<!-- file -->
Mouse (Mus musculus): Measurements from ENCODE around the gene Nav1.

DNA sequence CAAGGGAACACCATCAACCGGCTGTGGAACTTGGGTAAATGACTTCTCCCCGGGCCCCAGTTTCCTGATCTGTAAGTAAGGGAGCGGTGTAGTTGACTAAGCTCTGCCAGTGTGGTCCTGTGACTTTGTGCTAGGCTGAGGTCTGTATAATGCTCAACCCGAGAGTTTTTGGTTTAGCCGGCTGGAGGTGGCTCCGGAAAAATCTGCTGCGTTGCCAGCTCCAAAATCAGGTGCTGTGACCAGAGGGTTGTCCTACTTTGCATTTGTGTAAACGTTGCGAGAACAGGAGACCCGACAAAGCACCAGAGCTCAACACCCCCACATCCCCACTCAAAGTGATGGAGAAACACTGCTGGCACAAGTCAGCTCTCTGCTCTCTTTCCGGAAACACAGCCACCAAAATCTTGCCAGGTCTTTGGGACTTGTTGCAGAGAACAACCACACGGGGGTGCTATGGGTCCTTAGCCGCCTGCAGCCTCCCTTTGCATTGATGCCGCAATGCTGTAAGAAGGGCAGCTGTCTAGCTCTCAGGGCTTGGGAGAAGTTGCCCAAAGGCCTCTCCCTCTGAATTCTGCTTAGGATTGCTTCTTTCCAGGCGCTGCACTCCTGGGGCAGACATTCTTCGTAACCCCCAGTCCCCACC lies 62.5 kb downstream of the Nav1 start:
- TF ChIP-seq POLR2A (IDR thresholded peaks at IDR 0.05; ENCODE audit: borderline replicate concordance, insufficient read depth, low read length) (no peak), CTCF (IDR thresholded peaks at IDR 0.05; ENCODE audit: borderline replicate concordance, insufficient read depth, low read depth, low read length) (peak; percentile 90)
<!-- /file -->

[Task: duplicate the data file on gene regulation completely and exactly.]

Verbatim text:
Mouse (Mus musculus): Measurements from ENCODE around the gene Nav1.

DNA sequence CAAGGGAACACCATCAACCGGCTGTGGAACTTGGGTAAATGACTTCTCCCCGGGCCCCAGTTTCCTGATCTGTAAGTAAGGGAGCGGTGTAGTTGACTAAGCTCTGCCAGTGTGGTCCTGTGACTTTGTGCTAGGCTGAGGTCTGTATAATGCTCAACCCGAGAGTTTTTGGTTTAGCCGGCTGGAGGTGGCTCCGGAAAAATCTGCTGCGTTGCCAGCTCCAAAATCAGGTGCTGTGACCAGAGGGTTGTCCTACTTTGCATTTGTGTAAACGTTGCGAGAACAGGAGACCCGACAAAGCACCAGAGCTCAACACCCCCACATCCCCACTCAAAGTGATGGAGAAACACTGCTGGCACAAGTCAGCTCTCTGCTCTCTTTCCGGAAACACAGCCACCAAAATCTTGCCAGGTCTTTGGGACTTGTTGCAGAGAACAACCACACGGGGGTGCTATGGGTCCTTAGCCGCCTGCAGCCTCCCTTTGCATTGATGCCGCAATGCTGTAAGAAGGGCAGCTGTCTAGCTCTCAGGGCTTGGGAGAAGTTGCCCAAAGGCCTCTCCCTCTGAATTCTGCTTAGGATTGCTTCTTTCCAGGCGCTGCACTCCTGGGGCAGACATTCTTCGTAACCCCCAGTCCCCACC lies 62.5 kb downstream of the Nav1 start:
- TF ChIP-seq POLR2A (IDR thresholded peaks at IDR 0.05; ENCODE audit: borderline replicate concordance, insufficient read depth, low read length) (no peak), CTCF (IDR thresholded peaks at IDR 0.05; ENCODE audit: borderline replicate concordance, insufficient read depth, low read depth, low read length) (peak; percentile 90)